Robbins Cres for web.jpg Robbins Crescent sign (2021). Mike Gooch. Word on the Street image collection.

Robbins Crescent is a short cul-de-sac off Arygle Street in Hāwera and is named after a former mayor. Benjamin Conrad Robbins (1857-1953) was born in Nova Scotia and immigrated to New Zealand in the 1870s, first to Wellington and then to Hāwera in 1881.

Robbins opened a grocery store known as “The Nimble Sixpence” and according to his obituary was elected secretary of the Hāwera Volunteer Fire brigade on his first day in the town. So began nearly thirty years of service to the community in a variety of roles. He served as chairman of the Hāwera School Committee, Hāwera Hospital Board and the Hāwera Fire Board, as well as being a member of numerous other organisations.

As well as this commitment to public service he also played an important role in the dairy industry. Robbins was a champion of co-operative principles in the dairy industry and helped form the National Dairy Association.

He also found time to serve on the Hāwera Borough Council for 15 years and was mayor from 1902-6 and again for 12 months in 1907. It was during his mayoralty that King Edward Park began to be developed into the beautiful spot it is today.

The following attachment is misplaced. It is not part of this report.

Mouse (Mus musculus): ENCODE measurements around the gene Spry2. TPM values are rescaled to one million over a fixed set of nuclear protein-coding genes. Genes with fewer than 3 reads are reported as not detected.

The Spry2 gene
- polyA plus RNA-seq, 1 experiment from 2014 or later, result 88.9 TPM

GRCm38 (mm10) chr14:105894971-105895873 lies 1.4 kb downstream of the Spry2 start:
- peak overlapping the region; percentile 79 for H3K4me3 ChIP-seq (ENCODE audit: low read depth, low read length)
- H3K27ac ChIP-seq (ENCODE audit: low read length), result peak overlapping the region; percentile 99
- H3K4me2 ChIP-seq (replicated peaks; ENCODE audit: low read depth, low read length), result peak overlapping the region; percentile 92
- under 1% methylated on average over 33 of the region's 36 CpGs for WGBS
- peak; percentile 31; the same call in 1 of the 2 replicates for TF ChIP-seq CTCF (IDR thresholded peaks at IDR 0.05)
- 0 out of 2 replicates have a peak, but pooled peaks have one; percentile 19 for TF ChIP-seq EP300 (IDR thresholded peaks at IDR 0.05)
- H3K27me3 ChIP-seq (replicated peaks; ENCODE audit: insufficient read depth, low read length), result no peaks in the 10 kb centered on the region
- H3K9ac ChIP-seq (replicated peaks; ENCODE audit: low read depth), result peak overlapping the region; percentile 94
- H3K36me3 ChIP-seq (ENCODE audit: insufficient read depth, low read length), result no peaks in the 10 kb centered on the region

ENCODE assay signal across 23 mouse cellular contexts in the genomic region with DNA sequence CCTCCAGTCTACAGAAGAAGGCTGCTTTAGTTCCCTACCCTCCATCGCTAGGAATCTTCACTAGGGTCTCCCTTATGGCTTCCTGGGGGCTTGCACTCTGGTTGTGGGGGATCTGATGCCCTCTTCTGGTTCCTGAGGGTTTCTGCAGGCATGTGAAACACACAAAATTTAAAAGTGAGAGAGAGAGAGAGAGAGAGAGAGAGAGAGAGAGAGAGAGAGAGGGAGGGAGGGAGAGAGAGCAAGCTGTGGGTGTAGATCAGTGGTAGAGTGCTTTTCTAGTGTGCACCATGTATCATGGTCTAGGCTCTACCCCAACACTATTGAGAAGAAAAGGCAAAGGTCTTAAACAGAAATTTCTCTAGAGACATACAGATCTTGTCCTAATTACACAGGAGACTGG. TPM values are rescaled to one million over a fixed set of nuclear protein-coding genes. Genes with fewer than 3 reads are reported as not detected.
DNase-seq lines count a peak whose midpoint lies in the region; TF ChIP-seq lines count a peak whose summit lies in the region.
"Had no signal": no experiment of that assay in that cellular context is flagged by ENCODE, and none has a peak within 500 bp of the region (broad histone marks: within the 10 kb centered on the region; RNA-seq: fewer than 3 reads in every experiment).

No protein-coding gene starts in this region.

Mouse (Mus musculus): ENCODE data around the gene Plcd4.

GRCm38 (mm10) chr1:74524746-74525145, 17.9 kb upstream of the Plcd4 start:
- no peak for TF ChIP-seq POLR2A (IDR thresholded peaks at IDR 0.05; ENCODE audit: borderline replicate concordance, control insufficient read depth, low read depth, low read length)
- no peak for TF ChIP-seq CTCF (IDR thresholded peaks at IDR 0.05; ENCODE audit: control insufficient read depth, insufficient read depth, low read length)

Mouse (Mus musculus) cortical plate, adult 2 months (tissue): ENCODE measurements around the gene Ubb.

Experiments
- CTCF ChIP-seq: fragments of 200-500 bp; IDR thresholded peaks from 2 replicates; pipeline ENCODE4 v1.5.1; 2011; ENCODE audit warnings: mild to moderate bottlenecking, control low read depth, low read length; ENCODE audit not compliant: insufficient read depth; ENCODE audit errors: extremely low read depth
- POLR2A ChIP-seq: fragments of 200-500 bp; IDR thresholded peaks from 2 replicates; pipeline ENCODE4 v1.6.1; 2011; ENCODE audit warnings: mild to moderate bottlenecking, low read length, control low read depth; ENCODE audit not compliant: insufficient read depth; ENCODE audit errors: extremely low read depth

Perhaps exhausted by his work in the town, Robbins moved to Tauranga in 1908. However the lure of local body politics proved too strong and only a few years later he was elected Mayor of Tauranga.

Although he stood unsuccessfully for parliament (Egmont and Tauranga electorates), in 1936 he was appointed by the first Labour Government to a seat on the Legislative Council – New Zealand’s upper house.

Robbins Crescent was surveyed in 1946 and Benjamin was able to attend an opening ceremony in his honour. He died in Whanganui in 1953, at the age of 97.

This story was originally published in the Taranaki Daily News.

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